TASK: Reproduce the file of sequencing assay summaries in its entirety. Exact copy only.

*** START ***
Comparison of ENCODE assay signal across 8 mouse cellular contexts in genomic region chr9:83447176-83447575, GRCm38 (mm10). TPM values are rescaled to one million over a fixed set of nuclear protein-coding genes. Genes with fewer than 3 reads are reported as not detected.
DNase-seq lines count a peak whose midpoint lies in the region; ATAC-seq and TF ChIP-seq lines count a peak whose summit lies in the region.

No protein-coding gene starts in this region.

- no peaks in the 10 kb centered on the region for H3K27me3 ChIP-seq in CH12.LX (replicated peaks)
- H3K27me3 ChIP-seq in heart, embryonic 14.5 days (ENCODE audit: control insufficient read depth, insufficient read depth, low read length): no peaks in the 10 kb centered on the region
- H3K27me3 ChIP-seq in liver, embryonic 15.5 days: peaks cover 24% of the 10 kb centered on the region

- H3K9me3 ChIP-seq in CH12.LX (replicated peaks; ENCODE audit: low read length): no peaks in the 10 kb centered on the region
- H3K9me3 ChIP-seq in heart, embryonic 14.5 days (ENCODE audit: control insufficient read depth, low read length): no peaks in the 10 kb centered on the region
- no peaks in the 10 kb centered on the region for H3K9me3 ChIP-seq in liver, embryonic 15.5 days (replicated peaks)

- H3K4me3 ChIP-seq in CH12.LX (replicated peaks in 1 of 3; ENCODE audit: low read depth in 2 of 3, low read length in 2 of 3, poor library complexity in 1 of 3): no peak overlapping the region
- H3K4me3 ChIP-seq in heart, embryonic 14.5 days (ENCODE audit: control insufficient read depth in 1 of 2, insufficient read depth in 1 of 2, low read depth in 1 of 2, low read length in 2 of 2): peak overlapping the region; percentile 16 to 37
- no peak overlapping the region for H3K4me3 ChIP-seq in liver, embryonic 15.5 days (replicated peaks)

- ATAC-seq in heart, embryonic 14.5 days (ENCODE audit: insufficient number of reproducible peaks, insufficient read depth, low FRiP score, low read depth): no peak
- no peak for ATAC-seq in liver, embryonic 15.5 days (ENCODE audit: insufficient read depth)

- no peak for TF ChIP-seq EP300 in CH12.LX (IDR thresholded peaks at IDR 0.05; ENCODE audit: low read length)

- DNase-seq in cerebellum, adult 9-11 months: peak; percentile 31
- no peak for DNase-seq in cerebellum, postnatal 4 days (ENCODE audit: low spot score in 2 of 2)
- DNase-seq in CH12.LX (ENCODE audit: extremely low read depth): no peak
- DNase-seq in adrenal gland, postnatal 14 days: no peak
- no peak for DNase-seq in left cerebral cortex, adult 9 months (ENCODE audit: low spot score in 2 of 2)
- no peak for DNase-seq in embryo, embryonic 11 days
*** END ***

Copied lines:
Comparison of ENCODE assay signal across 8 mouse cellular contexts in genomic region chr9:83447176-83447575, GRCm38 (mm10). TPM values are rescaled to one million over a fixed set of nuclear protein-coding genes. Genes with fewer than 3 reads are reported as not detected.
DNase-seq lines count a peak whose midpoint lies in the region; ATAC-seq and TF ChIP-seq lines count a peak whose summit lies in the region.

No protein-coding gene starts in this region.

- no peaks in the 10 kb centered on the region for H3K27me3 ChIP-seq in CH12.LX (replicated peaks)
- H3K27me3 ChIP-seq in heart, embryonic 14.5 days (ENCODE audit: control insufficient read depth, insufficient read depth, low read length): no peaks in the 10 kb centered on the region
- H3K27me3 ChIP-seq in liver, embryonic 15.5 days: peaks cover 24% of the 10 kb centered on the region

- H3K9me3 ChIP-seq in CH12.LX (replicated peaks; ENCODE audit: low read length): no peaks in the 10 kb centered on the region
- H3K9me3 ChIP-seq in heart, embryonic 14.5 days (ENCODE audit: control insufficient read depth, low read length): no peaks in the 10 kb centered on the region
- no peaks in the 10 kb centered on the region for H3K9me3 ChIP-seq in liver, embryonic 15.5 days (replicated peaks)

- H3K4me3 ChIP-seq in CH12.LX (replicated peaks in 1 of 3; ENCODE audit: low read depth in 2 of 3, low read length in 2 of 3, poor library complexity in 1 of 3): no peak overlapping the region
- H3K4me3 ChIP-seq in heart, embryonic 14.5 days (ENCODE audit: control insufficient read depth in 1 of 2, insufficient read depth in 1 of 2, low read depth in 1 of 2, low read length in 2 of 2): peak overlapping the region; percentile 16 to 37
- no peak overlapping the region for H3K4me3 ChIP-seq in liver, embryonic 15.5 days (replicated peaks)

- ATAC-seq in heart, embryonic 14.5 days (ENCODE audit: insufficient number of reproducible peaks, insufficient read depth, low FRiP score, low read depth): no peak
- no peak for ATAC-seq in liver, embryonic 15.5 days (ENCODE audit: insufficient read depth)

- no peak for TF ChIP-seq EP300 in CH12.LX (IDR thresholded peaks at IDR 0.05; ENCODE audit: low read length)

- DNase-seq in cerebellum, adult 9-11 months: peak; percentile 31
- no peak for DNase-seq in cerebellum, postnatal 4 days (ENCODE audit: low spot score in 2 of 2)
- DNase-seq in CH12.LX (ENCODE audit: extremely low read depth): no peak
- DNase-seq in adrenal gland, postnatal 14 days: no peak
- no peak for DNase-seq in left cerebral cortex, adult 9 months (ENCODE audit: low spot score in 2 of 2)
- no peak for DNase-seq in embryo, embryonic 11 days